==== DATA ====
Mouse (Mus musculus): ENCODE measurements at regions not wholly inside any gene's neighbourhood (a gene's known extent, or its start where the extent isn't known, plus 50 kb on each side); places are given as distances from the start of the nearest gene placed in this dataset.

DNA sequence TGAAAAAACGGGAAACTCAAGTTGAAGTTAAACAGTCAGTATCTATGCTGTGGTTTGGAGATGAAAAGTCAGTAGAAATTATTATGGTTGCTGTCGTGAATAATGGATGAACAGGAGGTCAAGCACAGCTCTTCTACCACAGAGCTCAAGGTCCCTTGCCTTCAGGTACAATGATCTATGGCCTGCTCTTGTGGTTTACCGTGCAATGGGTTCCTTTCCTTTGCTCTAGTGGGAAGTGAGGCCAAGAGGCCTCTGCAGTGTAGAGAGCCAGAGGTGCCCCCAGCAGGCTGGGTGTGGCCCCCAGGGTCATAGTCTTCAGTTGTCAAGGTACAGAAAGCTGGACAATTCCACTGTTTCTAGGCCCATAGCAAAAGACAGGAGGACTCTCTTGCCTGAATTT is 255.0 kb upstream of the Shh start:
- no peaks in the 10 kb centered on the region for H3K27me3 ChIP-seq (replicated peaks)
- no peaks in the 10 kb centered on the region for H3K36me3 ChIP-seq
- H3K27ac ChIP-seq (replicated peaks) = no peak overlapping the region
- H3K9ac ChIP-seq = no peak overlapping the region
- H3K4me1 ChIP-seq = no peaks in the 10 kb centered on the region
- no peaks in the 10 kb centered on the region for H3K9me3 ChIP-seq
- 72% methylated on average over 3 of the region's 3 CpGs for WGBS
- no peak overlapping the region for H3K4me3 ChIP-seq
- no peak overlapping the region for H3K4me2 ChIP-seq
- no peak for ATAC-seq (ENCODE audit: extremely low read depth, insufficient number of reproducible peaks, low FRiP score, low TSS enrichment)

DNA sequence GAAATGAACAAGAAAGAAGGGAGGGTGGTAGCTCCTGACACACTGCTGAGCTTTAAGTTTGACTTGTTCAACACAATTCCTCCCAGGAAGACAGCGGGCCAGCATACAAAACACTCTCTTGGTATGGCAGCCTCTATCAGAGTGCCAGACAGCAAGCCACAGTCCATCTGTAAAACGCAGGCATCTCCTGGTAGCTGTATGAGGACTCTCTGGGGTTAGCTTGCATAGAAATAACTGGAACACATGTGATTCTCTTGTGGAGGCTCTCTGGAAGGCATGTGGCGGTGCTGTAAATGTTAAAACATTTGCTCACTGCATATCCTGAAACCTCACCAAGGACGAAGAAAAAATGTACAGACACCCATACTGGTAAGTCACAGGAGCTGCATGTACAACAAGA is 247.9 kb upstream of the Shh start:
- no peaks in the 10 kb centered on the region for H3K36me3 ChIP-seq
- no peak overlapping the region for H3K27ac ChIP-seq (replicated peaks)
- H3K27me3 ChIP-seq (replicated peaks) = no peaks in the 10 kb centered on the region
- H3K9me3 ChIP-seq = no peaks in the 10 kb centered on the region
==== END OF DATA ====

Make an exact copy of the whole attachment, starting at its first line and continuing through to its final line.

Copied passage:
Mouse (Mus musculus): ENCODE measurements at regions not wholly inside any gene's neighbourhood (a gene's known extent, or its start where the extent isn't known, plus 50 kb on each side); places are given as distances from the start of the nearest gene placed in this dataset.

DNA sequence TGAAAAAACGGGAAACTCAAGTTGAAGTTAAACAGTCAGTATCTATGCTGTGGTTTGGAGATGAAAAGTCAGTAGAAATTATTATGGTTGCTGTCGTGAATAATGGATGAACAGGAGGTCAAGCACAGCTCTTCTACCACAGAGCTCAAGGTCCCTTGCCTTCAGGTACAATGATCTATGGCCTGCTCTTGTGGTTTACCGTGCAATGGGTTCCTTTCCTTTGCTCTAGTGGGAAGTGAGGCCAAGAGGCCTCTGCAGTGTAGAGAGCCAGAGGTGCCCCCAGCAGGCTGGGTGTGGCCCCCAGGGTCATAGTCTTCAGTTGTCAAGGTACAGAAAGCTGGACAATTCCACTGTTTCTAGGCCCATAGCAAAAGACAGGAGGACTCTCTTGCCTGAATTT is 255.0 kb upstream of the Shh start:
- no peaks in the 10 kb centered on the region for H3K27me3 ChIP-seq (replicated peaks)
- no peaks in the 10 kb centered on the region for H3K36me3 ChIP-seq
- H3K27ac ChIP-seq (replicated peaks) = no peak overlapping the region
- H3K9ac ChIP-seq = no peak overlapping the region
- H3K4me1 ChIP-seq = no peaks in the 10 kb centered on the region
- no peaks in the 10 kb centered on the region for H3K9me3 ChIP-seq
- 72% methylated on average over 3 of the region's 3 CpGs for WGBS
- no peak overlapping the region for H3K4me3 ChIP-seq
- no peak overlapping the region for H3K4me2 ChIP-seq
- no peak for ATAC-seq (ENCODE audit: extremely low read depth, insufficient number of reproducible peaks, low FRiP score, low TSS enrichment)

DNA sequence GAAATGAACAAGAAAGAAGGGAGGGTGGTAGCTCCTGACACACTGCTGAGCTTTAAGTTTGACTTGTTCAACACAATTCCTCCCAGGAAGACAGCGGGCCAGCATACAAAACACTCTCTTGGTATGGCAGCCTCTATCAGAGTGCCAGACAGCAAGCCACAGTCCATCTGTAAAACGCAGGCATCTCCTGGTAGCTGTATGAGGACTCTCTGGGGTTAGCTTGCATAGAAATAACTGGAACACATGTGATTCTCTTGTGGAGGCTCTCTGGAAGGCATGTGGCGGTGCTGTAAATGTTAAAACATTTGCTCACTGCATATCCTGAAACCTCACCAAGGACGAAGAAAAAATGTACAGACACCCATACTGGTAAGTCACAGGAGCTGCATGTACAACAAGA is 247.9 kb upstream of the Shh start:
- no peaks in the 10 kb centered on the region for H3K36me3 ChIP-seq
- no peak overlapping the region for H3K27ac ChIP-seq (replicated peaks)
- H3K27me3 ChIP-seq (replicated peaks) = no peaks in the 10 kb centered on the region
- H3K9me3 ChIP-seq = no peaks in the 10 kb centered on the region